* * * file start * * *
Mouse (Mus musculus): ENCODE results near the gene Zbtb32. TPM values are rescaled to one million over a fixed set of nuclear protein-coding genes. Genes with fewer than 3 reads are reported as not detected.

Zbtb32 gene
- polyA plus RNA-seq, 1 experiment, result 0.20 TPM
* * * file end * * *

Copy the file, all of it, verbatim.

Mouse (Mus musculus): ENCODE results near the gene Zbtb32. TPM values are rescaled to one million over a fixed set of nuclear protein-coding genes. Genes with fewer than 3 reads are reported as not detected.

Zbtb32 gene
- polyA plus RNA-seq, 1 experiment, result 0.20 TPM